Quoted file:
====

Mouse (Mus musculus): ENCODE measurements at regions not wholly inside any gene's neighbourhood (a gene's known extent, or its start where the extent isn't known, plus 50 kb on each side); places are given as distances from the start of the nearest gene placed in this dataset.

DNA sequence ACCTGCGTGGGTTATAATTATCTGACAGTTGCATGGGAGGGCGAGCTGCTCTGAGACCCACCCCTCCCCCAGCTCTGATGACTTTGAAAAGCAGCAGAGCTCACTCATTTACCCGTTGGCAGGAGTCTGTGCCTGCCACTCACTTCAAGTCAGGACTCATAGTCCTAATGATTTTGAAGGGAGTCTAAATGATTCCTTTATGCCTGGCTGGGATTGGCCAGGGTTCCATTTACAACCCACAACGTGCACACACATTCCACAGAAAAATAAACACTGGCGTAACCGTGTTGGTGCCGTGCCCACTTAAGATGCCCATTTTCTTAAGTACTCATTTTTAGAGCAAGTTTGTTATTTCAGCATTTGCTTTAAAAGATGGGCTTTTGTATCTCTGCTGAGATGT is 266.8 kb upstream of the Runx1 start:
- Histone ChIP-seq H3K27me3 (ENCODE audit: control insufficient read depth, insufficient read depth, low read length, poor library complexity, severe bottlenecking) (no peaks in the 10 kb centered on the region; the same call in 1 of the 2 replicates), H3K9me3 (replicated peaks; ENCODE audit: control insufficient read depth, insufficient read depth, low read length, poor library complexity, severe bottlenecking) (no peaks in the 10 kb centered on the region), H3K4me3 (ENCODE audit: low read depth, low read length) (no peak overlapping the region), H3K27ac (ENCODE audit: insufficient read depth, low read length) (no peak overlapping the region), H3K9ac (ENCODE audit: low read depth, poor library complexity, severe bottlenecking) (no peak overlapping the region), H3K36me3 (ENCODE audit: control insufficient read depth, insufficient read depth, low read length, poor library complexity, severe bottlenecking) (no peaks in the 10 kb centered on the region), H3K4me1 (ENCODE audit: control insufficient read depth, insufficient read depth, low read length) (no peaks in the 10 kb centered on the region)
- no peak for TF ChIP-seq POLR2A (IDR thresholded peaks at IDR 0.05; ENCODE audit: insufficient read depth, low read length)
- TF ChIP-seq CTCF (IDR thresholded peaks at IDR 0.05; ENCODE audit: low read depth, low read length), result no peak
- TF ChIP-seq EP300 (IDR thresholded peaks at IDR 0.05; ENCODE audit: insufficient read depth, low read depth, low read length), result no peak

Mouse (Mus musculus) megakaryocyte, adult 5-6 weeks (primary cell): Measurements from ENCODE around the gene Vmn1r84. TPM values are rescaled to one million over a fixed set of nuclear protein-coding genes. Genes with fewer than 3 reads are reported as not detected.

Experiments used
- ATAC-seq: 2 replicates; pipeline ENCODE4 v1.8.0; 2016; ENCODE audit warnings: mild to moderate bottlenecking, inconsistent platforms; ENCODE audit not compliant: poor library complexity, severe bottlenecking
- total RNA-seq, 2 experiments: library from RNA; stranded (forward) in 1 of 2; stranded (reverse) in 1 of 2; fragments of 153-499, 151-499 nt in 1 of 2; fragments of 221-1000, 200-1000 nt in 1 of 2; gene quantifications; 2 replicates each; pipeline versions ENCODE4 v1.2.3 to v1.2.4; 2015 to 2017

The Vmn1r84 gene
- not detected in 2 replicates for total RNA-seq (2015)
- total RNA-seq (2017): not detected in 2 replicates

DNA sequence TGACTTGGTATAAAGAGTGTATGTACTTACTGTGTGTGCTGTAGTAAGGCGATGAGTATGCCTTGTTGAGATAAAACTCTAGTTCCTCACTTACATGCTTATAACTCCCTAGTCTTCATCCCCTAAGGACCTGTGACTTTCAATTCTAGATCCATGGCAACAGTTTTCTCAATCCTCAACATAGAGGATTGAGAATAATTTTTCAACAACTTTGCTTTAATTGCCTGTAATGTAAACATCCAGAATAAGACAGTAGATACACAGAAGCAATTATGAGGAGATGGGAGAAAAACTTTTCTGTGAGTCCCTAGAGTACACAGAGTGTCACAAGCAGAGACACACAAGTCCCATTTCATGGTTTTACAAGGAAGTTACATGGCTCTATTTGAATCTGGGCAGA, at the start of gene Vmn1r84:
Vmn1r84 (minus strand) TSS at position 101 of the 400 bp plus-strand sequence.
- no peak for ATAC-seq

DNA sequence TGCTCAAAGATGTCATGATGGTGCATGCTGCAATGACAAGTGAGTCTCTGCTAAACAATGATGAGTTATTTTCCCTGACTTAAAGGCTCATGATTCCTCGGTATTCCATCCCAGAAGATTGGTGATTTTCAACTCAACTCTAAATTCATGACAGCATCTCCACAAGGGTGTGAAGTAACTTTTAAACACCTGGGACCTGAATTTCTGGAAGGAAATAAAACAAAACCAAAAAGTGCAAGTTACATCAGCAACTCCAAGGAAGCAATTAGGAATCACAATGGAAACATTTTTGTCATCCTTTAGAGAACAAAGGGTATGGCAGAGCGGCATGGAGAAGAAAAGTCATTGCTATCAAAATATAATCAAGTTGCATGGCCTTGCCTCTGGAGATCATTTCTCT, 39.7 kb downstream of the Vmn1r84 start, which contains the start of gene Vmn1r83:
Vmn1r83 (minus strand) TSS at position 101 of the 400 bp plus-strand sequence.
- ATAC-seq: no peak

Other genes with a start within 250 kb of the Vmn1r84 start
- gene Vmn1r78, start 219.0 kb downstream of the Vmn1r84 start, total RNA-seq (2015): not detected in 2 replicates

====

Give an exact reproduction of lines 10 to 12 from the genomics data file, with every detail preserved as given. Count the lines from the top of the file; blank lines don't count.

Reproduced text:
- total RNA-seq, 2 experiments: library from RNA; stranded (forward) in 1 of 2; stranded (reverse) in 1 of 2; fragments of 153-499, 151-499 nt in 1 of 2; fragments of 221-1000, 200-1000 nt in 1 of 2; gene quantifications; 2 replicates each; pipeline versions ENCODE4 v1.2.3 to v1.2.4; 2015 to 2017

The Vmn1r84 gene
- not detected in 2 replicates for total RNA-seq (2015)